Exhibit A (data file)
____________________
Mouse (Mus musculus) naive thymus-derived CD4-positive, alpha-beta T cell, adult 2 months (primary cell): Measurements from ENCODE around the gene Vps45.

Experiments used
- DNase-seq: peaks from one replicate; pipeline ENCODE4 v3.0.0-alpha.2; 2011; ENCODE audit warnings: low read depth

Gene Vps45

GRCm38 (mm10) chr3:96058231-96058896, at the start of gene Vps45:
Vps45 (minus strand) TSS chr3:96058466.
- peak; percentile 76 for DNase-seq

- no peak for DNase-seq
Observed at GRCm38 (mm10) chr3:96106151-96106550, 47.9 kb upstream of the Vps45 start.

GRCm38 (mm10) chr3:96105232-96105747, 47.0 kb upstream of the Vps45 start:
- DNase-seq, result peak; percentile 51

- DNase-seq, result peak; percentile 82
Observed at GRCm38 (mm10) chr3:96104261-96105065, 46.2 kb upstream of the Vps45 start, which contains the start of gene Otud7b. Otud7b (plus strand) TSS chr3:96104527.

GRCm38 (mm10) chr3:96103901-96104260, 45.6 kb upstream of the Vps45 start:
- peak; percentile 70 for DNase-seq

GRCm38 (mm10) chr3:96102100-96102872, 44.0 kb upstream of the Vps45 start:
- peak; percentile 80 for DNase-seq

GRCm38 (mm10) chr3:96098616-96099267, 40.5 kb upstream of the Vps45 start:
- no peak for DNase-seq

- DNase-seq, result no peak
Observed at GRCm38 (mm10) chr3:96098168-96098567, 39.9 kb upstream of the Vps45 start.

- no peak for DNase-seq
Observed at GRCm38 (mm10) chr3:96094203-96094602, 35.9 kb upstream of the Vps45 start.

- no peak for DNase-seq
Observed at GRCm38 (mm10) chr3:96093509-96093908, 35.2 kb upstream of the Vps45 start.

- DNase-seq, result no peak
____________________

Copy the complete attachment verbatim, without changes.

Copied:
Mouse (Mus musculus) naive thymus-derived CD4-positive, alpha-beta T cell, adult 2 months (primary cell): Measurements from ENCODE around the gene Vps45.

Experiments used
- DNase-seq: peaks from one replicate; pipeline ENCODE4 v3.0.0-alpha.2; 2011; ENCODE audit warnings: low read depth

Gene Vps45

GRCm38 (mm10) chr3:96058231-96058896, at the start of gene Vps45:
Vps45 (minus strand) TSS chr3:96058466.
- peak; percentile 76 for DNase-seq

- no peak for DNase-seq
Observed at GRCm38 (mm10) chr3:96106151-96106550, 47.9 kb upstream of the Vps45 start.

GRCm38 (mm10) chr3:96105232-96105747, 47.0 kb upstream of the Vps45 start:
- DNase-seq, result peak; percentile 51

- DNase-seq, result peak; percentile 82
Observed at GRCm38 (mm10) chr3:96104261-96105065, 46.2 kb upstream of the Vps45 start, which contains the start of gene Otud7b. Otud7b (plus strand) TSS chr3:96104527.

GRCm38 (mm10) chr3:96103901-96104260, 45.6 kb upstream of the Vps45 start:
- peak; percentile 70 for DNase-seq

GRCm38 (mm10) chr3:96102100-96102872, 44.0 kb upstream of the Vps45 start:
- peak; percentile 80 for DNase-seq

GRCm38 (mm10) chr3:96098616-96099267, 40.5 kb upstream of the Vps45 start:
- no peak for DNase-seq

- DNase-seq, result no peak
Observed at GRCm38 (mm10) chr3:96098168-96098567, 39.9 kb upstream of the Vps45 start.

- no peak for DNase-seq
Observed at GRCm38 (mm10) chr3:96094203-96094602, 35.9 kb upstream of the Vps45 start.

- no peak for DNase-seq
Observed at GRCm38 (mm10) chr3:96093509-96093908, 35.2 kb upstream of the Vps45 start.

- DNase-seq, result no peak